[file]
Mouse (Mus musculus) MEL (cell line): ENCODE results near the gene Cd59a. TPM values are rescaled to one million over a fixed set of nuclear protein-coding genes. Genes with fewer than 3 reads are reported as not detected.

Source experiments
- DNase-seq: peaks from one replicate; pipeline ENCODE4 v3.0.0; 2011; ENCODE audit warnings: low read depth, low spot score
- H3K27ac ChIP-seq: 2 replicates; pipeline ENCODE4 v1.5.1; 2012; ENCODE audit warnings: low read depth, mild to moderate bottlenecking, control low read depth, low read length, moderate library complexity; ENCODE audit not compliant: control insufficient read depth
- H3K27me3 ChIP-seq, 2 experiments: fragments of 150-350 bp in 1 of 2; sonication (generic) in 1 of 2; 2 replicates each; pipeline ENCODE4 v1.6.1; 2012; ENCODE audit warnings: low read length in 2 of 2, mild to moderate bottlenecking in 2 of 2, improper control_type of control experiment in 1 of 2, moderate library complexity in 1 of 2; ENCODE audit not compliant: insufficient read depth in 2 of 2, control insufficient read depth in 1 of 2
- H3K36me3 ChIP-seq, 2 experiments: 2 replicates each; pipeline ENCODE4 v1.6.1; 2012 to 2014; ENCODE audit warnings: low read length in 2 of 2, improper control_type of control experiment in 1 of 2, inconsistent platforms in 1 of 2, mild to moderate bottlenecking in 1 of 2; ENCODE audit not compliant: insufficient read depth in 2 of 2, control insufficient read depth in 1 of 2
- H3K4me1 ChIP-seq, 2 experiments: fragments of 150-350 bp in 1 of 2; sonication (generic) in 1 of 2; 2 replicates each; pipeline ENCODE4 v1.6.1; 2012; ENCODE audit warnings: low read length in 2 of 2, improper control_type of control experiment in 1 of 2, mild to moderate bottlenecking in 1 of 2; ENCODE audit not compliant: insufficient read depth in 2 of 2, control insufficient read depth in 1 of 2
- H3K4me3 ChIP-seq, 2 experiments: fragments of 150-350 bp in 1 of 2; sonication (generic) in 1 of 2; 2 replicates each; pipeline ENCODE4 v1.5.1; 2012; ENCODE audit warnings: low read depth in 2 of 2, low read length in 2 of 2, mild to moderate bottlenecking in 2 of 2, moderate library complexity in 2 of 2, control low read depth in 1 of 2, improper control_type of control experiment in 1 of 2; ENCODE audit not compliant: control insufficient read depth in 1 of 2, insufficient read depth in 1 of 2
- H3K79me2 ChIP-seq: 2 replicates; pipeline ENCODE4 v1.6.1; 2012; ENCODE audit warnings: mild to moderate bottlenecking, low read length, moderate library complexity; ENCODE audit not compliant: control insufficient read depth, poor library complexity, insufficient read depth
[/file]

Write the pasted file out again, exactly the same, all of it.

Mouse (Mus musculus) MEL (cell line): ENCODE results near the gene Cd59a. TPM values are rescaled to one million over a fixed set of nuclear protein-coding genes. Genes with fewer than 3 reads are reported as not detected.

Source experiments
- DNase-seq: peaks from one replicate; pipeline ENCODE4 v3.0.0; 2011; ENCODE audit warnings: low read depth, low spot score
- H3K27ac ChIP-seq: 2 replicates; pipeline ENCODE4 v1.5.1; 2012; ENCODE audit warnings: low read depth, mild to moderate bottlenecking, control low read depth, low read length, moderate library complexity; ENCODE audit not compliant: control insufficient read depth
- H3K27me3 ChIP-seq, 2 experiments: fragments of 150-350 bp in 1 of 2; sonication (generic) in 1 of 2; 2 replicates each; pipeline ENCODE4 v1.6.1; 2012; ENCODE audit warnings: low read length in 2 of 2, mild to moderate bottlenecking in 2 of 2, improper control_type of control experiment in 1 of 2, moderate library complexity in 1 of 2; ENCODE audit not compliant: insufficient read depth in 2 of 2, control insufficient read depth in 1 of 2
- H3K36me3 ChIP-seq, 2 experiments: 2 replicates each; pipeline ENCODE4 v1.6.1; 2012 to 2014; ENCODE audit warnings: low read length in 2 of 2, improper control_type of control experiment in 1 of 2, inconsistent platforms in 1 of 2, mild to moderate bottlenecking in 1 of 2; ENCODE audit not compliant: insufficient read depth in 2 of 2, control insufficient read depth in 1 of 2
- H3K4me1 ChIP-seq, 2 experiments: fragments of 150-350 bp in 1 of 2; sonication (generic) in 1 of 2; 2 replicates each; pipeline ENCODE4 v1.6.1; 2012; ENCODE audit warnings: low read length in 2 of 2, improper control_type of control experiment in 1 of 2, mild to moderate bottlenecking in 1 of 2; ENCODE audit not compliant: insufficient read depth in 2 of 2, control insufficient read depth in 1 of 2
- H3K4me3 ChIP-seq, 2 experiments: fragments of 150-350 bp in 1 of 2; sonication (generic) in 1 of 2; 2 replicates each; pipeline ENCODE4 v1.5.1; 2012; ENCODE audit warnings: low read depth in 2 of 2, low read length in 2 of 2, mild to moderate bottlenecking in 2 of 2, moderate library complexity in 2 of 2, control low read depth in 1 of 2, improper control_type of control experiment in 1 of 2; ENCODE audit not compliant: control insufficient read depth in 1 of 2, insufficient read depth in 1 of 2
- H3K79me2 ChIP-seq: 2 replicates; pipeline ENCODE4 v1.6.1; 2012; ENCODE audit warnings: mild to moderate bottlenecking, low read length, moderate library complexity; ENCODE audit not compliant: control insufficient read depth, poor library complexity, insufficient read depth